I thought Good Shepherd was the worst ever until I visited the next church. I took the following pictures on 1/26/23

You are looking at the back view of Pax Christi of Lexington, Ky, which you see from Man-O-War Blvd. The following picture is the front of the Church where you enter. 

The next pictures are the east and west sides of the building.

If you think the outside is bad, it actually gets worse in the inside. The other two churches felt cold and empty, but this makes you feel like you’re being mocked. Catholic architecture should give glory to God, but Pax Christi is anti-Catholic. If you remember my post 

Breakfast with a Novus Ordo Priest

 you’ll remember the celebrated Larry Hehman, who just so happens to be the priest behind Pax Christi. 

The following pictures show the altar.

The left side of the altar is the choir and family room.

They went out of their way with the Stations of the Cross (3 examples below). All I can say is it’s SORRY!

The following picture is an armless Christ without the Cross, which is mounted behind the “sanctuary.” Think about the symbolism of this image. The devil hates the Cross and behold, it’s missing. We work with our arms and hands. Priests who represent Christ have their hands anointed. Why are the outstretched arms and hands of Christ amputated? This blasphemous depiction is par for the course for such a satanic church.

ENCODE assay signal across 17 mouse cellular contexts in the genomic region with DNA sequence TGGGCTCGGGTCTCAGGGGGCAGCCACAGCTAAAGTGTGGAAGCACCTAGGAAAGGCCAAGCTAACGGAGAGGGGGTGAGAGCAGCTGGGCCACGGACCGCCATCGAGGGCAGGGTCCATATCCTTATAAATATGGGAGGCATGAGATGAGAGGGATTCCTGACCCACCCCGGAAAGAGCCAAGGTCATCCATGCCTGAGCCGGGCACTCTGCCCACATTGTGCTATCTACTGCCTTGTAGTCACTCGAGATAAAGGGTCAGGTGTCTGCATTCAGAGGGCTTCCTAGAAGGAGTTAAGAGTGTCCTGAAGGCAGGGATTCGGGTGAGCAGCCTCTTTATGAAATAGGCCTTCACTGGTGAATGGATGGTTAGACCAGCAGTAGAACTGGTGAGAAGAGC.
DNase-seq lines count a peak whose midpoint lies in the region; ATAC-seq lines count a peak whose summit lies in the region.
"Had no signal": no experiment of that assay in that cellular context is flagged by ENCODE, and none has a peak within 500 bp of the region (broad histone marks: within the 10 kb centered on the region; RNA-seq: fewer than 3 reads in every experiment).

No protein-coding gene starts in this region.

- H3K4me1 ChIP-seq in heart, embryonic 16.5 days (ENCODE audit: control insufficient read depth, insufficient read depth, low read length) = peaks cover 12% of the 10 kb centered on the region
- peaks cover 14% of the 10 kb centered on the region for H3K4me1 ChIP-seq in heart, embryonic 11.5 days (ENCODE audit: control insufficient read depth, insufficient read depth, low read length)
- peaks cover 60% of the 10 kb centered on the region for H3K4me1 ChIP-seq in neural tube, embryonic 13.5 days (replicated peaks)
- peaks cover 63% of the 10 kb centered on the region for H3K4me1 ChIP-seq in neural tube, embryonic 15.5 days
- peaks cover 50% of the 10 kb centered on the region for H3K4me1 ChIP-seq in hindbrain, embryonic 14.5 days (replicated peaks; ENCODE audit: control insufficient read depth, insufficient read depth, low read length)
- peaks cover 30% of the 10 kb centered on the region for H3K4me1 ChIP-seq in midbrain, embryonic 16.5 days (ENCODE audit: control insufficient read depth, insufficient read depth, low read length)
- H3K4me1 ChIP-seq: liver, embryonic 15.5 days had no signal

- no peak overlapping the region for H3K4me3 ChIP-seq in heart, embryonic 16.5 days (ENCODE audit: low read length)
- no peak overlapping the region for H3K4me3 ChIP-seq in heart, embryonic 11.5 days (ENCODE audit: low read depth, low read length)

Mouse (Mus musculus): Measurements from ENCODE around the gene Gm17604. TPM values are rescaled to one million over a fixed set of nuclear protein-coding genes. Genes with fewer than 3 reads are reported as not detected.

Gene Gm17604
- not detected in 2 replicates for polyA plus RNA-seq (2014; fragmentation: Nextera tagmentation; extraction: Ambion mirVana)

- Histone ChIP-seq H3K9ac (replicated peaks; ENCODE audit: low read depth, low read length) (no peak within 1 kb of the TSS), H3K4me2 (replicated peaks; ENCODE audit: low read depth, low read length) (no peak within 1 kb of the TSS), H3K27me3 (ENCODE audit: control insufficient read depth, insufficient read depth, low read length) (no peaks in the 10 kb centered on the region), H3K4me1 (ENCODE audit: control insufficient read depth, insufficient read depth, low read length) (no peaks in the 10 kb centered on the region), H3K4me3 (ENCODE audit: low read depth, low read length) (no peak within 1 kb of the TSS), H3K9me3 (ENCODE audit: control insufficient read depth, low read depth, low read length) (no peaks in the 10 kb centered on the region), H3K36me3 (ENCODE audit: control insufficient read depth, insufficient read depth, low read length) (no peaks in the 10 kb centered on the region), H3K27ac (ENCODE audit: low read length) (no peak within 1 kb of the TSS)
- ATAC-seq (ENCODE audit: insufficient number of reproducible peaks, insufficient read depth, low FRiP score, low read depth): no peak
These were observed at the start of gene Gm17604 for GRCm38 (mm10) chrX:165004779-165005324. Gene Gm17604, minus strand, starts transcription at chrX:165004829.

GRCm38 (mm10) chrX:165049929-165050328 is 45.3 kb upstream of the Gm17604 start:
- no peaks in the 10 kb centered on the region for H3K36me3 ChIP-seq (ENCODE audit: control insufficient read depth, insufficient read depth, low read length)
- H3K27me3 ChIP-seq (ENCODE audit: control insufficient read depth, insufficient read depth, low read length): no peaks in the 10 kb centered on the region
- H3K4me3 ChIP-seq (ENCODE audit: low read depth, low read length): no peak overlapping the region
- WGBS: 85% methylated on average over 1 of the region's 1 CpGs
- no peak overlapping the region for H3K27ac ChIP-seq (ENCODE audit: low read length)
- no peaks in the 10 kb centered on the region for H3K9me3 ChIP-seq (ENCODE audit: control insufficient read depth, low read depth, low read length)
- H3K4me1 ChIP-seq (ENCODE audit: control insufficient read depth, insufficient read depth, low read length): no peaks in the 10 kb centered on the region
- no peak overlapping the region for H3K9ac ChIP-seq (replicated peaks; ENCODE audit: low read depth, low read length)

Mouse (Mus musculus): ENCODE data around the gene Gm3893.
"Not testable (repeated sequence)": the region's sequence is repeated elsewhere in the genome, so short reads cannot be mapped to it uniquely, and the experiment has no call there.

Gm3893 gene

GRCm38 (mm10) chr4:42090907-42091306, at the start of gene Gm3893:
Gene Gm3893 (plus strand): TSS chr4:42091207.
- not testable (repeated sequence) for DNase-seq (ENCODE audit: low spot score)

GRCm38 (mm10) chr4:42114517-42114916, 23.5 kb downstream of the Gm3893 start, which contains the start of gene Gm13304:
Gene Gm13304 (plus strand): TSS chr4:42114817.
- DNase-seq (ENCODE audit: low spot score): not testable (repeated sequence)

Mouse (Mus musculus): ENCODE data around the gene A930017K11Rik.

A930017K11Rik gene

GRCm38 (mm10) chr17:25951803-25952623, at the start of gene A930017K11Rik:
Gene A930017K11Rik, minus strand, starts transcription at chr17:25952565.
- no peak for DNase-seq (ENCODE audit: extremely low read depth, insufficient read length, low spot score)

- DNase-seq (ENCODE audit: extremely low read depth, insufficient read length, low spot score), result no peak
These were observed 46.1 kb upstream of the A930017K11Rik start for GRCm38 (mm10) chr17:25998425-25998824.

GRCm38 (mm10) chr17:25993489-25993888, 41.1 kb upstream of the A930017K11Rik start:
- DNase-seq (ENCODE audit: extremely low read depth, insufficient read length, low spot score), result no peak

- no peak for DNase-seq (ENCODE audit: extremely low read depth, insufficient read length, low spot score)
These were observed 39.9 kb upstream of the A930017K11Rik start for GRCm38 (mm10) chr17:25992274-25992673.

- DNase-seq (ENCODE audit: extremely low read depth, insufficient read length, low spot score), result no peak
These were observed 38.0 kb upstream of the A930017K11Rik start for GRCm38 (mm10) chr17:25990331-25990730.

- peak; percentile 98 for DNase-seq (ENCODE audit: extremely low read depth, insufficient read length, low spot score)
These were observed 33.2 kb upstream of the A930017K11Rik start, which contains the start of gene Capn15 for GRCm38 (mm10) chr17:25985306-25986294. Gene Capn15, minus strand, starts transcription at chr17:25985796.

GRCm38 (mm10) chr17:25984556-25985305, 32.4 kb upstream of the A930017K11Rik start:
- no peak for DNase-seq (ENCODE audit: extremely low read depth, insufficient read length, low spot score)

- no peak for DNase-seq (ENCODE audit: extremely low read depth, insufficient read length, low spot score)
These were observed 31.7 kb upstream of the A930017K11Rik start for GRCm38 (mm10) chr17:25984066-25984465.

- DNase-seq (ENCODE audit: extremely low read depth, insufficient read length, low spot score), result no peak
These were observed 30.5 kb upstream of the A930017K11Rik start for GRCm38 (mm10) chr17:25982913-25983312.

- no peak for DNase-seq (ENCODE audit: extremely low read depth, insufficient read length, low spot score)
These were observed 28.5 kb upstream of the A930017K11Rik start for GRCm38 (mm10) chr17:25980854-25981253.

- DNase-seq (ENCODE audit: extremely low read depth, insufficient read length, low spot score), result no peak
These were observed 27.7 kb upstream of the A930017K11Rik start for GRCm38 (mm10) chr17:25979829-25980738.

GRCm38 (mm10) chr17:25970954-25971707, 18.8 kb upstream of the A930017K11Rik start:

Not only is the Vatican 2 faith devoid of the sacred, so are their church buildings. I guess they gutted the churches to reflect the gutted sacredness of the Catholic faith from the Vatican 2 religion. There’s no reason why the churches should look traditional, when the religion and its leaders aren’t. 

The Catholic Faith heals and strengthens souls. Not so with the Vatican 2 religion. It’s a sick religion that makes souls sick. Their architecture alone demonstrates this fact. The heresy of modernism is even in their architecture, which is more of the rotten fruit of Vatican 2. Millions of dollars are spent on these awful churches and their parishioners keep giving more money to the organization that keeps feeding them garbage in their giant garbage can churches. Most of them love their churches or don’t care at all. Their sickness of soul is beyond me. 

I could have continued in my leg work of going from church to church. I could have included several more churches in Lexington, such as St. Elizebeth Ann Seton or Mary Queen of the Holy Rosary. I think the cathedral is bad, too, but you get the idea. I’m sure every big city has its own new ugly so-called Catholic churches.